02/20/2009, 00.00
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Provincial elections: al Maliki triumphs in Baghdad and Basra. Anbar goes to tribal Sunnis

The Electoral Commission has certified the results of the voting. The coalition of the prime minister wins in 10 out of 14 provinces, but alliances will be fundamental for the formation of local governments. In Nineveh, the Sunnis, who boycotted the elections of 2005, defeat the Kurdish forces.

Baghdad (AsiaNews/Agencies) - The coalition of Shiite prime minister Nouri al Maliki has won in 10 of the 14 provinces where voting was conducted, but it can count on a clear majority only in the capital of Baghdad, and in Basra in southern Iraq. In the other provinces, the prime minister will have to seek allies among the independent candidates or rival politicians.

This is the picture that emerges from the official results of the election for the renewal of the provincial councils, held last January 31 in 14 of the 18 provinces to make up the country, and published yesterday by the Independent High Electoral Commission. The provincial councils, with a mandate for the next four years, are required to elect the governors of the provinces within 30 days.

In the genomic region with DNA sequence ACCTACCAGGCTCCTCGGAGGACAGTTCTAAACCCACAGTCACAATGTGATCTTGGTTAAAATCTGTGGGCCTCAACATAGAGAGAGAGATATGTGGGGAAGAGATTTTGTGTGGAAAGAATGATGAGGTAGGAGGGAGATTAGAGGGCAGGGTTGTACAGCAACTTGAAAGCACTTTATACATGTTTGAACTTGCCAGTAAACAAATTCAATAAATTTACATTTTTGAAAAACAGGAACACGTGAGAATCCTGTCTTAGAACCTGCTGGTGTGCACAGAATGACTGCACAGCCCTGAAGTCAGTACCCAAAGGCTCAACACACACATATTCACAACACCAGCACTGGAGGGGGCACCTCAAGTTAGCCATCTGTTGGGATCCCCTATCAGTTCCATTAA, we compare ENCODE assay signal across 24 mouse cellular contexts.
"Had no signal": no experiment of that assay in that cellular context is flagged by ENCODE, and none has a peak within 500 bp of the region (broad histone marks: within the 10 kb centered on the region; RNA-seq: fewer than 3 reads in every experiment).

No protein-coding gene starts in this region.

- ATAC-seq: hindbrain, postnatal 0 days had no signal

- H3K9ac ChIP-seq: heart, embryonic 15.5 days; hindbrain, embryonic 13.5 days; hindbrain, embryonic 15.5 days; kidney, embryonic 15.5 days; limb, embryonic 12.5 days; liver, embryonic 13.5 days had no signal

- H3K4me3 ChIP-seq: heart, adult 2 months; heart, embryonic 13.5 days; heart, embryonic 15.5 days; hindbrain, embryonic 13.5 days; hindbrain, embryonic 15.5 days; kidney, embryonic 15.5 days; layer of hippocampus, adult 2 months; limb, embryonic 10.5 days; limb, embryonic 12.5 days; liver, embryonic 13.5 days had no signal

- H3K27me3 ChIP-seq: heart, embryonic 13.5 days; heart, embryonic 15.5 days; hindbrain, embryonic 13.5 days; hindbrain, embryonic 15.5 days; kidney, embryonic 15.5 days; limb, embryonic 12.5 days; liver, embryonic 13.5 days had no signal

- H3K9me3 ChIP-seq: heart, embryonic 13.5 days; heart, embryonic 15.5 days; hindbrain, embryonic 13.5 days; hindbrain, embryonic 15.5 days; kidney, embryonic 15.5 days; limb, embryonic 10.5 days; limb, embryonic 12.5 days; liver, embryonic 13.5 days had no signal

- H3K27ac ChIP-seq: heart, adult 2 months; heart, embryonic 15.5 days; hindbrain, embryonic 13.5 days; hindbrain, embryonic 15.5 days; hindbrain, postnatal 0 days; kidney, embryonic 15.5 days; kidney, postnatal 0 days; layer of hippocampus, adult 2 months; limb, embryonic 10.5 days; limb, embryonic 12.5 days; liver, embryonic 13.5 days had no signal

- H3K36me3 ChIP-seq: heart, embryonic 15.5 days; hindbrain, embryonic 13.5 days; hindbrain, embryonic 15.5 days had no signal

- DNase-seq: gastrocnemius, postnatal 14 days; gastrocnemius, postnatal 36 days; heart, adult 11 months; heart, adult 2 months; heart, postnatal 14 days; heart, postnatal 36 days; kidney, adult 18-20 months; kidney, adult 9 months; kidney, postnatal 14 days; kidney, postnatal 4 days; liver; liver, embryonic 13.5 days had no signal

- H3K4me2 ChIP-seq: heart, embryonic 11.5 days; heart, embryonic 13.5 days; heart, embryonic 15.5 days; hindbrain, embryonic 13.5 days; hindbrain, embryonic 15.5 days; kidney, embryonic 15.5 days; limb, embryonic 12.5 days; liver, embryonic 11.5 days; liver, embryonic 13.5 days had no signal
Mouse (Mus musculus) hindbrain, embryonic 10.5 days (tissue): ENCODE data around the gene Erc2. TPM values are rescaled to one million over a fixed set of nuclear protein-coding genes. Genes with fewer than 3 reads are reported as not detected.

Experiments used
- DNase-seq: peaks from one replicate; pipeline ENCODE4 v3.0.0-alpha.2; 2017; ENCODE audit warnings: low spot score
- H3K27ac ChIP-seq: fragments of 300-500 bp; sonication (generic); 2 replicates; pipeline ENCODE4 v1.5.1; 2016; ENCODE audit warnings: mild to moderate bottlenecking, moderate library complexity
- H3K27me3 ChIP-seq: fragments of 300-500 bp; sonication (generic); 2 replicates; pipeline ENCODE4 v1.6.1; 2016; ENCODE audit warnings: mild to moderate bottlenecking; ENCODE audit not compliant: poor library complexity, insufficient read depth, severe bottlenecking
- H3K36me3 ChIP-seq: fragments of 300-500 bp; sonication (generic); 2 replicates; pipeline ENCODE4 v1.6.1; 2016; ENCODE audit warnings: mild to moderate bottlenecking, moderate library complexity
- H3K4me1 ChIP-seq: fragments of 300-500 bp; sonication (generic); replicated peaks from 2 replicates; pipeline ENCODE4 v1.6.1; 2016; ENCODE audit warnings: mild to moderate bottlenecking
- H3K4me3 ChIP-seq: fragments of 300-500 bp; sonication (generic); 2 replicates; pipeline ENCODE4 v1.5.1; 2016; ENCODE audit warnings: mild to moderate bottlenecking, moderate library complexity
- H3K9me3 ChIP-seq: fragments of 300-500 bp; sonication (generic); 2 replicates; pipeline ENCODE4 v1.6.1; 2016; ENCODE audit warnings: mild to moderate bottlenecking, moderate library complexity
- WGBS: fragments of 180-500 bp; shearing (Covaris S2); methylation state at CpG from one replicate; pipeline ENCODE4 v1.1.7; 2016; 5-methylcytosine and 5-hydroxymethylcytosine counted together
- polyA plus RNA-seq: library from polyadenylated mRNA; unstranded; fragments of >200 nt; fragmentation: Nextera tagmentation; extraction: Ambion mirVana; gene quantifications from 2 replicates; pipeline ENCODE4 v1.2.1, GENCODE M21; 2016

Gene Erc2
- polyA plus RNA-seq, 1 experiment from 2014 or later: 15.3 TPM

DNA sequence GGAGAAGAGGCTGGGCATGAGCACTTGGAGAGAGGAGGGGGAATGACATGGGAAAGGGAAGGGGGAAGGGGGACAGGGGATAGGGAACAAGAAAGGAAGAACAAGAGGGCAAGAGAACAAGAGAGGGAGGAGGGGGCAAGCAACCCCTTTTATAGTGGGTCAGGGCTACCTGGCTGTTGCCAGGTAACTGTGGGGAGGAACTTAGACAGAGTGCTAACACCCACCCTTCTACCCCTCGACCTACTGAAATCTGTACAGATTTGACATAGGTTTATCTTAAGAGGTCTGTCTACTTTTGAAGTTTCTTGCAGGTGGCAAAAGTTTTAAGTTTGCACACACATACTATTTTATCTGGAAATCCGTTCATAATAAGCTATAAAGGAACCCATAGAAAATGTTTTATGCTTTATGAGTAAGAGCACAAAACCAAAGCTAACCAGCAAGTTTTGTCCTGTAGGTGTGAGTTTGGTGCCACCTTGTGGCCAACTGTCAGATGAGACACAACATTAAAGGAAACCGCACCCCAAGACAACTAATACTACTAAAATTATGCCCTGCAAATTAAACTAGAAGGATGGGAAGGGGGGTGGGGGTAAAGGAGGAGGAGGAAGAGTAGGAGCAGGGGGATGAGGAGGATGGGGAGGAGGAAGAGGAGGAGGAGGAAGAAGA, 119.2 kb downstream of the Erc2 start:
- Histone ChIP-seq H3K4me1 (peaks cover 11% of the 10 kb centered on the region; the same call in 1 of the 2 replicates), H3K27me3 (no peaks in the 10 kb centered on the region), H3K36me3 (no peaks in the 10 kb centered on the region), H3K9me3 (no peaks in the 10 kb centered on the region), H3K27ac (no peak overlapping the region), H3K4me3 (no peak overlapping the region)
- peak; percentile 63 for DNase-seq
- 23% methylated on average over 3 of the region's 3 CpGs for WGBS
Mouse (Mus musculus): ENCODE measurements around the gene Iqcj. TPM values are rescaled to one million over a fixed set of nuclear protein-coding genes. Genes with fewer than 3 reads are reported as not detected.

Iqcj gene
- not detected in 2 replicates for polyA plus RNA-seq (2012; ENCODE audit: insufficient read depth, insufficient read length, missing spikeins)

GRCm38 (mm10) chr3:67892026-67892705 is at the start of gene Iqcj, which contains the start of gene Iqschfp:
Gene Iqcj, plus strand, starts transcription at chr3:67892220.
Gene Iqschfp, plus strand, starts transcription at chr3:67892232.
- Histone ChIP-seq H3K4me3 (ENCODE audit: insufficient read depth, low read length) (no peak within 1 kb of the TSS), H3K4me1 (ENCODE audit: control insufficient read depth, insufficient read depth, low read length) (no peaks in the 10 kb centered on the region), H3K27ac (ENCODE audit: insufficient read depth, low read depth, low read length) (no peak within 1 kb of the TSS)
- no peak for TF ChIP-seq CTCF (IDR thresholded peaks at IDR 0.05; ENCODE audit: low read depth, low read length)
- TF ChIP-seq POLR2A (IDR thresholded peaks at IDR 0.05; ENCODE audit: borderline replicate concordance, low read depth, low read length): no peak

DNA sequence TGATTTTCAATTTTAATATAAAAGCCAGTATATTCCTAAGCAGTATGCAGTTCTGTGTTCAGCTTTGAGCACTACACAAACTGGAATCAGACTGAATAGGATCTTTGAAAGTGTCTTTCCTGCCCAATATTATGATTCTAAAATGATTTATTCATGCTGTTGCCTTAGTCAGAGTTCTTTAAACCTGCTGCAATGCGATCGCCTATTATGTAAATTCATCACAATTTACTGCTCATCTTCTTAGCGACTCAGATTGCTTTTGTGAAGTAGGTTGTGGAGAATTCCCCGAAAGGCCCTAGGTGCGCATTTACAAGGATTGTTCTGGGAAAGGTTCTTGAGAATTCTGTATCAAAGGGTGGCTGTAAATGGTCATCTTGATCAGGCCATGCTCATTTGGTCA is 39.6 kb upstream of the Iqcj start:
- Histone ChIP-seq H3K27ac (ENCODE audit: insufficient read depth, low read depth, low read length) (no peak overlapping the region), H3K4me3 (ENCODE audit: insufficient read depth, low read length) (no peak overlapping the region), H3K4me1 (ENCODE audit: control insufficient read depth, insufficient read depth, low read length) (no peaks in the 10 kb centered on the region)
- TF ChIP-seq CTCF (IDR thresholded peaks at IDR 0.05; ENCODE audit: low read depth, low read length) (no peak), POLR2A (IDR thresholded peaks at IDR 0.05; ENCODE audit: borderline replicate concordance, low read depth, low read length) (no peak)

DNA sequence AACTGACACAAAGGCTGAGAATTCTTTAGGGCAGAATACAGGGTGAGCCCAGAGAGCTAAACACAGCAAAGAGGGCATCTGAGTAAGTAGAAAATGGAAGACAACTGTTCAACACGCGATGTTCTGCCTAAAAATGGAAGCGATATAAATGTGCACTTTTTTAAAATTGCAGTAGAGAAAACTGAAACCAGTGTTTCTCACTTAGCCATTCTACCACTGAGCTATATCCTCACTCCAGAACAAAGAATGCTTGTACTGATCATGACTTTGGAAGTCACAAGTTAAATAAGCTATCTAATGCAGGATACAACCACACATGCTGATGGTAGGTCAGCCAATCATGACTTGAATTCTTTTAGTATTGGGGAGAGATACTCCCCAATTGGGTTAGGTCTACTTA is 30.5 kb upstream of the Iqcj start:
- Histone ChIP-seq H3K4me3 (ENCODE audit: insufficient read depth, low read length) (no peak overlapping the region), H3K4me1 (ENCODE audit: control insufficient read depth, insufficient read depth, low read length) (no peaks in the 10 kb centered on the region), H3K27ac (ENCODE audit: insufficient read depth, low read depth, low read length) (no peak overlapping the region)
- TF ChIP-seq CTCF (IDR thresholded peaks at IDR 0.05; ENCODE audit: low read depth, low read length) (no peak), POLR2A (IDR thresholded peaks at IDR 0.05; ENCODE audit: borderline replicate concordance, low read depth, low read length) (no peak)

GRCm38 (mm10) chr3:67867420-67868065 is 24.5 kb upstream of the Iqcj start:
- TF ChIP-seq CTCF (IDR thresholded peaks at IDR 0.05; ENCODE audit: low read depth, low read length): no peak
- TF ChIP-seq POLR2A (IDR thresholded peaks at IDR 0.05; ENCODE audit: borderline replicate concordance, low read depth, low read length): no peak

In Baghdad, the State of Law coalition, led by Prime Minister al Maliki, won 28 of the 57 seats up for election. In Basra, it won 20 out of 35. In both cities, the prime minister's party has therefore secured a large majority; in the other Shiite provinces of the country, although it received a relative majority of the votes, the prime minister's party must make alliances in order to form the local governments.

The tribal Sunni leaders of the Awakening Council won in Anbar, in the western part of Iraq, taking eight seats out of the 29 that were open. The Awakening Council includes the militia groups that joined the forces under United States command at the end of 2006, in order to eradicate al Qaeda from the area. The remaining seats were divided among the other Sunni factions.

In the province of Nineveh, the clear victory went to al Hadba, a nationalist Arab coalition that won 19 seats out of 37. The alliance of Kurdish forces, which won the elections in 2005 because of the boycott by the Sunni faction, obtained 12 seats. Apart from Baghdad and Basra, where the situation seems clear-cut, in the other Shiite majority provinces it will be necessary to wait for the shuffling of alliances to see which coalitions will govern the various provincial councils.

These coalitions and alliances are important not only in the local context, but also and above all from the national perspective. Political elections will be hald t the end of 2009, and the rearrangement of alliances could cast doubt on the leadership of Prime Minister Nouri al Maliki.

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